Under the 1987 Medicare and Medicaid Patient and Program Protection Act, which amended the anti-kickback statute,1 Congress mandated that the Office of Inspector General ("OIG") of the Department of Health and Human Services ("HHS") promulgate regulations specifying permissive practices under that law. OIG promulgated the first set of final "safe harbor" regulations on July 29,1991.2
One of the initial eleven safe harbor regulations covers "Waiver of Beneficiary Coinsurance and Deductible Amounts" for Part A inpatient hospital services paid under the Prospective Payment System and certain federally funded health centers and health care facilities receiving Public Health Service and Title V grants.3 Here, waivers of coinsurance and deductibles4 are permitted for indigent persons5 by hospitals that meet all of the following criteria:
HHS has concluded that, with such restrictions, abuses such as cost-shifting or increasing patient demand for inpatient hospital services would be unlikely.6
Importantly, the hospital waiver of coinsurance safe harbor does not apply to waivers with respect to physician and supplier services paid under Medicare Part B. The preamble to the safe harbor regulations specifically states that the OIG will "continue to consider routine waivers of coinsurance and deductibles under Part B of Medicare to be an area of potential abuse. Any provider that routinely waives coinsurance and deductibles under Part B is subject to criminal liability and civil and administrative sanctions under federal false claims and false statements statutes as well as the anti-kickback statute...."
Medicare Part B waivers have been the subject of a special OIG Medicare Fraud Alert.7 Essentially, the Fraud Alert states that routine waiver of coinsurance is unlawful for three reasons:
According to the Fraud Alert, "when providers, practitioners or suppliers forgive financial obligations for reasons other than genuine financial hardship of the particular patient, they may be unlawfully inducing that patient to purchase items or services from them" in violation of the anti-kickback statute. While waivers may appear to help Medicare beneficiaries, the Fraud Alert takes the position that coinsurance makes patients "better health consumers" who "select items and services because they are medically needed, rather than simply because they are free."
The Fraud Alert does except copayment forgiveness in consideration of a particular patient's financial hardship, but only when "used occasionally to address the special financial needs of a particular patient." Routine use of financial hardship forms, with no "good faith attempt to determine the beneficiary's actual financial condition," is impermissible. A reasonable collection effort is one that is similar to the effort made to collect on private patients -- it must involve billing the patient and may include subsequent billings, collection letters and telephone calls or personal contacts which constitute a genuine, rather than token, collection effort.
Finally, the Fraud Alert enumerates certain "suspect marketing practices" that may indicate unlawful waiver activities, including the following:
Unsolicited advice given to non-indigent patients that they need not pay is impermissible, as are waivers given to more than a significant percentage of a supplier's Medicare patient population for any reason other than "disproportionate" billing costs (when the costs of billing a patient exceed the amount due), unless reasonable collection efforts were made. Thus, in addition to securing "hardship" letters when appropriate, waivers also may be permitted if the Medicare carriers can be shown that the cost of billing for copayments for a service either exceeds or is disproportionate to the amount to be collected. As well, if the patient is indigent (as determined by the supplier, not the patient), suppliers may accept a lesser amount than their usual charge -- the patient must be asked if someone else can pay the bill.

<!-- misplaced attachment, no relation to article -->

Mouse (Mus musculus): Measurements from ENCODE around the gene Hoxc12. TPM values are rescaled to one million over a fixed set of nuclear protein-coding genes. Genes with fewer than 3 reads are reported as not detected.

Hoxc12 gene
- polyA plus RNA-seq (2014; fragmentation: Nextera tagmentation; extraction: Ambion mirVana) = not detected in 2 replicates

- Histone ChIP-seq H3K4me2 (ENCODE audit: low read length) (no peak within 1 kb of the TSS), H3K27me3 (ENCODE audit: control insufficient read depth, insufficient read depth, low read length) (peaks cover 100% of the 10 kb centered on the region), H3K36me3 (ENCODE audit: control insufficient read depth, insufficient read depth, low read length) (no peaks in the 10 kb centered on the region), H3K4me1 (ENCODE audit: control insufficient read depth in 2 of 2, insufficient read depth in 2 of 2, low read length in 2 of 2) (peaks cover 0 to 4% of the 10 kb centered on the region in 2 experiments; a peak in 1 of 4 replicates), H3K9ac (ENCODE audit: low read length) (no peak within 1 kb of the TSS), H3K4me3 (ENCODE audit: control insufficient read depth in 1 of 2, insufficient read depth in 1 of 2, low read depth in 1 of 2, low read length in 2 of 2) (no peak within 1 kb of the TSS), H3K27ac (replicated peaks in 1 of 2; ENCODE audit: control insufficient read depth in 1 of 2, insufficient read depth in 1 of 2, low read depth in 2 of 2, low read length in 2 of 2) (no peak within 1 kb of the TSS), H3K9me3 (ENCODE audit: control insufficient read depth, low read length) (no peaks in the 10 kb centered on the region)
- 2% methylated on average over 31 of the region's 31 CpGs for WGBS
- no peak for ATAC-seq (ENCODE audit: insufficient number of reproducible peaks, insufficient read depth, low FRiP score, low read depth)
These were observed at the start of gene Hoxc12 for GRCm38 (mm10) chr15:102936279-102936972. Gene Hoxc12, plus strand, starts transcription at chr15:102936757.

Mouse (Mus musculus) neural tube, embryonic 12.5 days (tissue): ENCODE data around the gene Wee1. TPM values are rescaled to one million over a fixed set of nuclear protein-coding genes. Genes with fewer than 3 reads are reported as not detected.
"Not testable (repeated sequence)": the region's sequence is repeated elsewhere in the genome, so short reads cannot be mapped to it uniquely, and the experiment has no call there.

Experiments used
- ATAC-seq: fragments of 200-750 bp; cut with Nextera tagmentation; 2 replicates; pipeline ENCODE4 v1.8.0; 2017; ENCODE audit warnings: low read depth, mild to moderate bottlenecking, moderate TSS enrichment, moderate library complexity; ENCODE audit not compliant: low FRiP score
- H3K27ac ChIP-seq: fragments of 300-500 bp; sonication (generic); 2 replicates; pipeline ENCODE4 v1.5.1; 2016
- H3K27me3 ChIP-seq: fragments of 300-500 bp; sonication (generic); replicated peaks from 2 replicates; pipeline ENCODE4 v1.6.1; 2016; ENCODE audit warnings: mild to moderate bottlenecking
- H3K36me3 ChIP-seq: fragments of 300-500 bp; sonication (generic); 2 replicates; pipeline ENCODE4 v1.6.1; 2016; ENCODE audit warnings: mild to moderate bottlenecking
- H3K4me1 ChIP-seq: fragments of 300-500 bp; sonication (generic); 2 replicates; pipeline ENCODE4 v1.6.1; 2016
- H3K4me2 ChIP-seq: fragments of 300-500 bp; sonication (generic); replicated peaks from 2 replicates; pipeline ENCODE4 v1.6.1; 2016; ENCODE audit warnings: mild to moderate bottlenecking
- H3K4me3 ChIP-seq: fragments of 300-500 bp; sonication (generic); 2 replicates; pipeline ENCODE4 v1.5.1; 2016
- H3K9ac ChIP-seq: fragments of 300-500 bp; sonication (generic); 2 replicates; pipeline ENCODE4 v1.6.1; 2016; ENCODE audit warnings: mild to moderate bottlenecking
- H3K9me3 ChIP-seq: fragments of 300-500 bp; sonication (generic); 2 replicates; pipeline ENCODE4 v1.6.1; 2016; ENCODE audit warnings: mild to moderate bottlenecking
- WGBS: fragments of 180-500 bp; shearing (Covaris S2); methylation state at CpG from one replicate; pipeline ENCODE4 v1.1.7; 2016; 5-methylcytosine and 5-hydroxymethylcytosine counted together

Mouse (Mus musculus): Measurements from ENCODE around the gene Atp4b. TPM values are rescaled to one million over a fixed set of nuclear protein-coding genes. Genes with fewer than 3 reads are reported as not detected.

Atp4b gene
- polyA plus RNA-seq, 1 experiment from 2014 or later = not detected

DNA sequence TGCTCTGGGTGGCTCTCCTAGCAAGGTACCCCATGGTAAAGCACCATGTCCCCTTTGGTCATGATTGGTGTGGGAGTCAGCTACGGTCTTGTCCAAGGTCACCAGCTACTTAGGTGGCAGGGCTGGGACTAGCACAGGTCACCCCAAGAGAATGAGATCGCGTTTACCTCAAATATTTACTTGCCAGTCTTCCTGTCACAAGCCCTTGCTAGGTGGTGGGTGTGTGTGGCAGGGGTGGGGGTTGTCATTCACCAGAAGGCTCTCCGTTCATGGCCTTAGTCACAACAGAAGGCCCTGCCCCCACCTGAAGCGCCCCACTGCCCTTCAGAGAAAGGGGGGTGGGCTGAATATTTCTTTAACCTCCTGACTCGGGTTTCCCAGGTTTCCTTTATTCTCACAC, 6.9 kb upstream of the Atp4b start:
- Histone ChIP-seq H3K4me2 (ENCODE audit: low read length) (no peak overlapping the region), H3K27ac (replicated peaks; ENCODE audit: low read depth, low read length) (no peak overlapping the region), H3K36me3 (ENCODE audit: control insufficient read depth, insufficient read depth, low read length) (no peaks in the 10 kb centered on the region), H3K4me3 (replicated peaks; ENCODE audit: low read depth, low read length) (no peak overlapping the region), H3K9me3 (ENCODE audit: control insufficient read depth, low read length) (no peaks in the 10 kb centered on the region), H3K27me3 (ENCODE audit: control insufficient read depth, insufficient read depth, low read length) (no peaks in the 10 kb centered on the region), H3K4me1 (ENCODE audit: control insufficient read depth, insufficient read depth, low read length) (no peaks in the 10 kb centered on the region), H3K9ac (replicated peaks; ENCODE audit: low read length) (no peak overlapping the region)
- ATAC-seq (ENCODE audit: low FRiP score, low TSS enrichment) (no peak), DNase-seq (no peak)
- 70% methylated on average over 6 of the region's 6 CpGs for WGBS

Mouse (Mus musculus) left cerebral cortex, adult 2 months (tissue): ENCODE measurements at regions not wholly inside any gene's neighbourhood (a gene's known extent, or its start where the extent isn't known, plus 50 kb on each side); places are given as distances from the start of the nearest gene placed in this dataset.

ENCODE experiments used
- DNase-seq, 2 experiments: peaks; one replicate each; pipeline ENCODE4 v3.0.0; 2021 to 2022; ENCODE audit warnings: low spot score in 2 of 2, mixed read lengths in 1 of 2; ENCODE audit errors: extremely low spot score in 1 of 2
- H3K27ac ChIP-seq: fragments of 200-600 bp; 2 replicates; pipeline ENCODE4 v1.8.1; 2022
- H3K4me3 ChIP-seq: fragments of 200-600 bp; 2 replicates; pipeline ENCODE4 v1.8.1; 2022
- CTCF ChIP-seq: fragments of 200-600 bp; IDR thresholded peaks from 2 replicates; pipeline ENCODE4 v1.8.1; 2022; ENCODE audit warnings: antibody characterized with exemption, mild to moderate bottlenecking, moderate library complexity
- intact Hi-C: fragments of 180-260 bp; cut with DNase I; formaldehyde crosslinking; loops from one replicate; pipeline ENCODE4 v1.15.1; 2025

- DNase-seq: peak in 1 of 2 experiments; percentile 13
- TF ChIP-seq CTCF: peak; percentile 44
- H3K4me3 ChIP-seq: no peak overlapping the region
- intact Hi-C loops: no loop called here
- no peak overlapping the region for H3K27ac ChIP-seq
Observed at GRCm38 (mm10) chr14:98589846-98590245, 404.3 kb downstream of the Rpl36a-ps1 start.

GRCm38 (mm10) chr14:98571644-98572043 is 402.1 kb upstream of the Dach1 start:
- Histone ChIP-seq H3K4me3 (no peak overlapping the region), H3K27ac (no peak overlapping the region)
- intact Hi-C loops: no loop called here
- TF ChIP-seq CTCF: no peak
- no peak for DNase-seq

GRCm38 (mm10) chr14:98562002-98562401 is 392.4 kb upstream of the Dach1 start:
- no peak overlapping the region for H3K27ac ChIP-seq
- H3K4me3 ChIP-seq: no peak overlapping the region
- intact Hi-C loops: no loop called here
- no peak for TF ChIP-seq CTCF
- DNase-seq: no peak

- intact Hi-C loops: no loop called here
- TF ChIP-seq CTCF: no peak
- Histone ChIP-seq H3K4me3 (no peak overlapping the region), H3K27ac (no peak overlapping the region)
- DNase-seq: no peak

Copyright © 2000 Corrine P. Parver
256 Fed. Reg. 35,932 (July 29, 1991).
3Other managed care safe harbor regulations were added in 1992. In 1996, the Health Insurance Portability and Accountability Act ("HIPAA") added a new exception to the anti-kickback prohibition relating to benefits offered by health plans, as defined in 42 C.F.R. 1001.952(l). Pub. L. No. 104-191.
4 See 42 C.F.R. § 1001.952(k).
5The regulations define indigence, for the purposes of this safe harbor, as "an individual who qualifies for subsidized services under a provision of the Public Health Services ("PHS") Act or under Titles V or XIX (Medicaid) of the Act..." 42 C.F.R. § 1001.952(k)(2).
657 Fed. Reg. 52727 (Nov. 5, 1992). This safe harbor, further amended in 1992 to include waivers pursuant to an agreement between a hospital and a Medicare SELECT insurer, does not grant SELECT providers the ability to routinely waive coinsurance and deductibles under Medicare Part B. As amended, Section 1001.952(k)(1)(iii) provides that a hospital's offer to reduce or waive coinsurance or deductible amounts is permissible if it is pursuant to a contract "for the furnishing of items or services to a beneficiary of a Medicare supplemental policy issued under the terms of Section 1882(t)(1) of the Act." Under this section, approved SELECT insurers may contract with health care provider entities to furnish items and services to policy holders. If approval of the State Insurance Commissioner is obtained, the SELECT insurers may pay less than full fees for services.
7OIG Fraud Alert, No. OIG-91-23.
8Penalties for routinely waiving the coinsurance include: criminal fines; civil damages and forfeitures; civil money penalties and exclusion from Medicare/Medicaid.